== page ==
Is the diamond too square?

Major League Baseball reaches out to headbangers and hip-hoppers

Can you manufacture cool?

On the second stage at Lollapalooza in Camden, N.J., last weekend, indie-rockers Cave-In inspired a moshing free-for-all on the unforgiving tarmac. And right next door, 'paloozers were playing baseball video games, getting in touch with their inner Jim Thomes and Randy Johnsons at batting and pitching cages, and wondering if that Sammy Sosa bat in the memorabilia trailer was corked. The Major League Baseball Roadshow is now back at Ozzfest.

What in the name of Willie Mays and Babe Ruth is going on? Is Kevin Millwood a closet Marilyn Manson fan? Is there some sort of synergy between home-run hitting and heavy metal?

The folks at MLB are doing their best to create some. It's no big secret that baseball has an image problem: According to MLB, the average age of a ticket-buying fan is 45, and as of May, attendance was down 4.6 percent, on top of a 6.3 percent drop in 2002.

If you're desperate to attract a younger audience, you use pop music. As MLB's Carmine Tiso told me at Lolla: "We're trying to morph the sports world with the entertainment world." For MLB, some of that synergy already exists -- Eddie Vedder recently dropped by the Vet clubhouse to hang out with David Bell. And hip-hop heads have long been down with Phillies gear thanks to the popularity of Philly Blunts cigars among discerning dope smokers.

But with the NFL, where U2 and the Dixie Chicks sing at the Super Bowl, and the NBA, where Allen Iverson wants to be a rapper and Jay-Z drops rhymes about Jordan and Yao Ming, the rock-and-jock mix couldn't be more natural. For baseball, it's a tougher sell, which is why the big leagues are reaching out to headbangers. The idea is to move merch, and build the MLB brand: "We're aiming for the 16-to-24- year-old demographic," Tizzo says. "They buy something because it looks cool, rather than to pledge allegiance to a team."

Besides Ozzfest and Lolla, baseball has other ways to put the ball in play: The Ataris performed their remake of Don Henley's "The Boys of Summer" before the home-run derby at All-Star Weekend in Chicago.'s "50 Baseball Moments That Rock" recalls historic instances ranging from the Beatles' playing Shea Stadium to Madonna's dating the now imprisoned Jose Canseco.

And though Bon Jovi recently played the final rock show at the Vet in Philadelphia, that doesn't mean they're not still cranking up tunes in the concrete doughnut. The Phils get the crowd stoked with all sorts of music, from the Spencer Davis Group's "Gimme Some Lovin' " to a merengue tune called "Locamente" that attempts to drown out the jeers when Jose Mesa walks to the mound.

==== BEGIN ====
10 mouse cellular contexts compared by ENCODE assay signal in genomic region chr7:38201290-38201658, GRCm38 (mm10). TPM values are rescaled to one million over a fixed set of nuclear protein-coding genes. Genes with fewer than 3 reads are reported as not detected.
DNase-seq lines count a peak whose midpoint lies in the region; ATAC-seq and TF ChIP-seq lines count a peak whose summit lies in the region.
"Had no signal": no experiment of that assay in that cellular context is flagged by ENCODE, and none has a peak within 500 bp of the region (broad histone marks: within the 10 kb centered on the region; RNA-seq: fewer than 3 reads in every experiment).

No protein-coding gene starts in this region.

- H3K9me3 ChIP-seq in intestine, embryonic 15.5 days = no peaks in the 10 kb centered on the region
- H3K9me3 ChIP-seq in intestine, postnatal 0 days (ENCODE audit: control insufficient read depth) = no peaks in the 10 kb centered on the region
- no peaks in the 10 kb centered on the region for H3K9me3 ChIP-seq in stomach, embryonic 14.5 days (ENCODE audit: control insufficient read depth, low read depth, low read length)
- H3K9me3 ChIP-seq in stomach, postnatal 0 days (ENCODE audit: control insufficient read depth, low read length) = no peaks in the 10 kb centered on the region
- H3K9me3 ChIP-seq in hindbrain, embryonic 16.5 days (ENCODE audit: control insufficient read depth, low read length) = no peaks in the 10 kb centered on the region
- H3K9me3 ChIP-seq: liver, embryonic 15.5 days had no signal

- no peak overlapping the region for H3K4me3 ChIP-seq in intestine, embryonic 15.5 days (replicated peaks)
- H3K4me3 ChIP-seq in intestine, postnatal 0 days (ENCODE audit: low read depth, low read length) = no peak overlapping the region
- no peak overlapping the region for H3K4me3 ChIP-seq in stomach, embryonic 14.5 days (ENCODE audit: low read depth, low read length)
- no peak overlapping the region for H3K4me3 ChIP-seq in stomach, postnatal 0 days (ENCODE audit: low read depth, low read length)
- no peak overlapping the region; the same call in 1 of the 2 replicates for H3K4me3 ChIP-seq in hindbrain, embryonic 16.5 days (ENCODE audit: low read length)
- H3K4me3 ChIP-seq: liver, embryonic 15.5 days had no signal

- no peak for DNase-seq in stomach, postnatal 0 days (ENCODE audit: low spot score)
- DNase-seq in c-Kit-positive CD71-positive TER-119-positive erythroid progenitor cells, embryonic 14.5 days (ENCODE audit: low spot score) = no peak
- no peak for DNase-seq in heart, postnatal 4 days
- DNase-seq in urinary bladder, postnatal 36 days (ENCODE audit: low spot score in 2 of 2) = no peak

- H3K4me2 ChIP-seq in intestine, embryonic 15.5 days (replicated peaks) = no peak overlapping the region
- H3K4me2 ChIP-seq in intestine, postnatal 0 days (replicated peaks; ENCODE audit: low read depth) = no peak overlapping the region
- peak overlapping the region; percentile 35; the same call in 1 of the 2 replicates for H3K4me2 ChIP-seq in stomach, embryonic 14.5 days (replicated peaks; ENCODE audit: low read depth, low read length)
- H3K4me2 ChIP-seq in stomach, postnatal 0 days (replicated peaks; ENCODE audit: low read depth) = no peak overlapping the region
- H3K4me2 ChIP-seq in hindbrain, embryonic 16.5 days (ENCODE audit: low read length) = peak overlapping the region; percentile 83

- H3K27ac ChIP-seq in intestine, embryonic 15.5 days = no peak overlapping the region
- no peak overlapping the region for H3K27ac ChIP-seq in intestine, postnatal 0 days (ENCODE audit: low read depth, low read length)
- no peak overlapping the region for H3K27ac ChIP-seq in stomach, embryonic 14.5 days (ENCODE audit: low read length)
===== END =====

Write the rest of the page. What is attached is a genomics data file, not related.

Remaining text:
But there's a preponderance of rock. On a recent Tuesday, girl-rockers the Donnas' "Take It Off" was between-inning entertainment, and at a game last month I was stunned to see a video of New Zealand punk band the D4 interspersed with highlights on the Jumbotron, and hear Bow Wow Wow's "I Want Candy" as the Phillie Phanatic danced with a human Hershey Bar and Reese's Peanut Butter Cup on top of the dugout. And the Phils' batters get to pick their music. Mike Lieberthal digs Creed, Thome grooves to The Who, Led Zeppelin and Boston, Bobby Abreu prefers salsa, and Pat Burrell is into Ozzy, who could probably do a better job at the plate than the beleaguered slugger has this year. (Let's give praise that Millwood plays only every fifth game, since he opts for Toby Keith.)

All that raucous rock-and-roll makes the Vet a lively place, but it also underscores one of the biggest hurdles baseball faces as it attempts to shed its image as a nostalgia-obsessed dying sport. Notions of youth culture cool in music and fashion bubble up from the urban street, then get imitated on the suburban school bus. Baseball execs are aware of that: They'll try to reach rap fans by bringing the MLB Roadshow along to the Sprite Liquid Mix tour in September. But, as Sports Illustrated reported last month, while Latino players make up 28 percent of the big leagues and white players have remained steady at around 60 percent, the percentage of African Americans has fallen precipitously to 10 percent, down from 19 percent in 1995.

So while Jimmy Rollins prefers to hear 50 Cent before taking his cuts, he's well outnumbered. And a look around the Vet makes it obvious that, with a shortage of black players, the Phils are having a hard time drawing African Americans to games. Which means that this business of making the national pastime cool is going to be a difficult task. Baseball is a rock-and-roll game, but it's a hip-hop world.


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